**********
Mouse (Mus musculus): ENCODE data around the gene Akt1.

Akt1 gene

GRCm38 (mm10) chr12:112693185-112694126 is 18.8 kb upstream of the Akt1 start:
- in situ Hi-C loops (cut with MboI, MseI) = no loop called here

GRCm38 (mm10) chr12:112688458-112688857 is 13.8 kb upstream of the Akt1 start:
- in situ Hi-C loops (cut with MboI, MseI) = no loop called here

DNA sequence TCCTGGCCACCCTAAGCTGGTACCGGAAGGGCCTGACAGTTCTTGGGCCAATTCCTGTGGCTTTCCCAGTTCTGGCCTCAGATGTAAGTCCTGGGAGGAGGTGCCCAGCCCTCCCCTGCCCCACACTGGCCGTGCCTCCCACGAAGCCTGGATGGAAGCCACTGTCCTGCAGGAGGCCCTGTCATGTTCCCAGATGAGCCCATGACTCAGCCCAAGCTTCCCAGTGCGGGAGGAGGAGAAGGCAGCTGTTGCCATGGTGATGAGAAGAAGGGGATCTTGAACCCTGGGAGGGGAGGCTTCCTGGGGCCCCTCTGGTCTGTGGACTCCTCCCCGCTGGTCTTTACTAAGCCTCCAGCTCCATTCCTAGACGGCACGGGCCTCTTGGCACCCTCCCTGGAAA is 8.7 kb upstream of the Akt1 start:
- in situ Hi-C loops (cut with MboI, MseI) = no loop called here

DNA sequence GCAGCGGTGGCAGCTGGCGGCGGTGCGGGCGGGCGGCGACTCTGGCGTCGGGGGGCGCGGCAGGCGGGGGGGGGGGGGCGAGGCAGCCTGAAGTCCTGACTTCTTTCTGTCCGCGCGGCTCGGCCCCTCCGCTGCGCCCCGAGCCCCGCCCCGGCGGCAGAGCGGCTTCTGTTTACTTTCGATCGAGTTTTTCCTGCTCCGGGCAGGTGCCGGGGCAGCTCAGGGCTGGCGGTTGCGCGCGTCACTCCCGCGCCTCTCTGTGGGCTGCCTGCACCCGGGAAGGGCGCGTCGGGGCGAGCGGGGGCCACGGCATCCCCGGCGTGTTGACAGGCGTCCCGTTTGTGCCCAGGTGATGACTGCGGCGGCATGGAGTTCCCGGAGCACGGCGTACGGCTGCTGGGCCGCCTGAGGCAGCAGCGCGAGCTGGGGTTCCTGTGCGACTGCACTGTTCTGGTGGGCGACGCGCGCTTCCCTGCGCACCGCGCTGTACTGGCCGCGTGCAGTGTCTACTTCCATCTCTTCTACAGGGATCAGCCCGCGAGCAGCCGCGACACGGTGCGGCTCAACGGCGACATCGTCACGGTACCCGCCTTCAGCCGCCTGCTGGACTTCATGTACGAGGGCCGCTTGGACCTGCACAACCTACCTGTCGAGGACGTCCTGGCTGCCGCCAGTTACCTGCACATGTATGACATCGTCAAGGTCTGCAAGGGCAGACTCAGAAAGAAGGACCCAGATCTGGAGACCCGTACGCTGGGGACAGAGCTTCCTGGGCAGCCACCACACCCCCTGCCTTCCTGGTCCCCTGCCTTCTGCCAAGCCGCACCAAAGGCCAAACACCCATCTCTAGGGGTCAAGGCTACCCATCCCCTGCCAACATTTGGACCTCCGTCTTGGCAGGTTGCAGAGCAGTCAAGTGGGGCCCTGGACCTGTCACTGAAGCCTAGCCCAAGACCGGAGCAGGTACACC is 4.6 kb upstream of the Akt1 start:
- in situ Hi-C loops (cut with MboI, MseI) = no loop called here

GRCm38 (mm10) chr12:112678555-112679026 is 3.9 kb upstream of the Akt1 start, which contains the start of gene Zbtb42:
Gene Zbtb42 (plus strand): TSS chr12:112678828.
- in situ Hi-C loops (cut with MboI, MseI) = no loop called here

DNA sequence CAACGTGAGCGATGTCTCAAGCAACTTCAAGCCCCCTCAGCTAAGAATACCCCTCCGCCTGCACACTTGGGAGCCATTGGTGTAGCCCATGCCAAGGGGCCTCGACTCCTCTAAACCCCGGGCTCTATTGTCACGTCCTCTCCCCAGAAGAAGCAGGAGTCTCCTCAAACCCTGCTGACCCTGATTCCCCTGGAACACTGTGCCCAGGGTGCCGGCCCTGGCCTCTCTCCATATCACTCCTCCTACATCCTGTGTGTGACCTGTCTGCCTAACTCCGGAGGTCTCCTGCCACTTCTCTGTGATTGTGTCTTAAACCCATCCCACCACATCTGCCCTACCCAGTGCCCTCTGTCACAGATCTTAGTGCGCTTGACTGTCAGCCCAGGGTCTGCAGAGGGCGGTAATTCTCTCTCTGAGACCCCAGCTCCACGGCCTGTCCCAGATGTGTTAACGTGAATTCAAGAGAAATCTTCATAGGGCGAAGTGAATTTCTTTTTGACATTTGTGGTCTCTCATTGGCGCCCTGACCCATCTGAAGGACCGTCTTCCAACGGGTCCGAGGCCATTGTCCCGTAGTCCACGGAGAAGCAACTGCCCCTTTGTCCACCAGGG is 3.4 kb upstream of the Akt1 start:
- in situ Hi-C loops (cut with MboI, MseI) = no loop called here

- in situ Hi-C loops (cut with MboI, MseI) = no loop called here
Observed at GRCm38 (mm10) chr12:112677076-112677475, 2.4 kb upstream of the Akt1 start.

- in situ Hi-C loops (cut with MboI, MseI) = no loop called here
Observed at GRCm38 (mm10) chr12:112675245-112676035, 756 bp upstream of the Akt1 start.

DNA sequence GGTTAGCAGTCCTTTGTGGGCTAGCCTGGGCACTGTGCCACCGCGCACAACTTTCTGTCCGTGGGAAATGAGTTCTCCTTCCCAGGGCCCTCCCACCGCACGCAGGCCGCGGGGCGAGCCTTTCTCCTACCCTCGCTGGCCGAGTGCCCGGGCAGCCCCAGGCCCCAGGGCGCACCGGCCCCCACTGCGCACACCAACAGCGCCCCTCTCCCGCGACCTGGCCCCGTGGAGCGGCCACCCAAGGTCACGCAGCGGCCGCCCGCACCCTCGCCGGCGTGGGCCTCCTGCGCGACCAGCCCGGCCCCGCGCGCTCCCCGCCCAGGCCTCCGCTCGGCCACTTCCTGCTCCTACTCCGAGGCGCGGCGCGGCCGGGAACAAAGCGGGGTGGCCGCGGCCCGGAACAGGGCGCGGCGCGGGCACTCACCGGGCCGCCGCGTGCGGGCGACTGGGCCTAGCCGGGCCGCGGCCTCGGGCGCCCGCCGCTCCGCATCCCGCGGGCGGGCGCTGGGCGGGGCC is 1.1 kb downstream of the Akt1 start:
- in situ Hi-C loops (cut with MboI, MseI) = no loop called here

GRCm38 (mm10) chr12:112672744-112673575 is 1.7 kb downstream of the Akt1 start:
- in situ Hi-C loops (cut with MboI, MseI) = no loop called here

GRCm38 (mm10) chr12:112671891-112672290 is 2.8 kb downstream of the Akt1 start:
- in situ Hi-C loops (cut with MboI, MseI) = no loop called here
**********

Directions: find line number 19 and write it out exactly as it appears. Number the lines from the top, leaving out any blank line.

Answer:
Observed at GRCm38 (mm10) chr12:112675245-112676035, 756 bp upstream of the Akt1 start.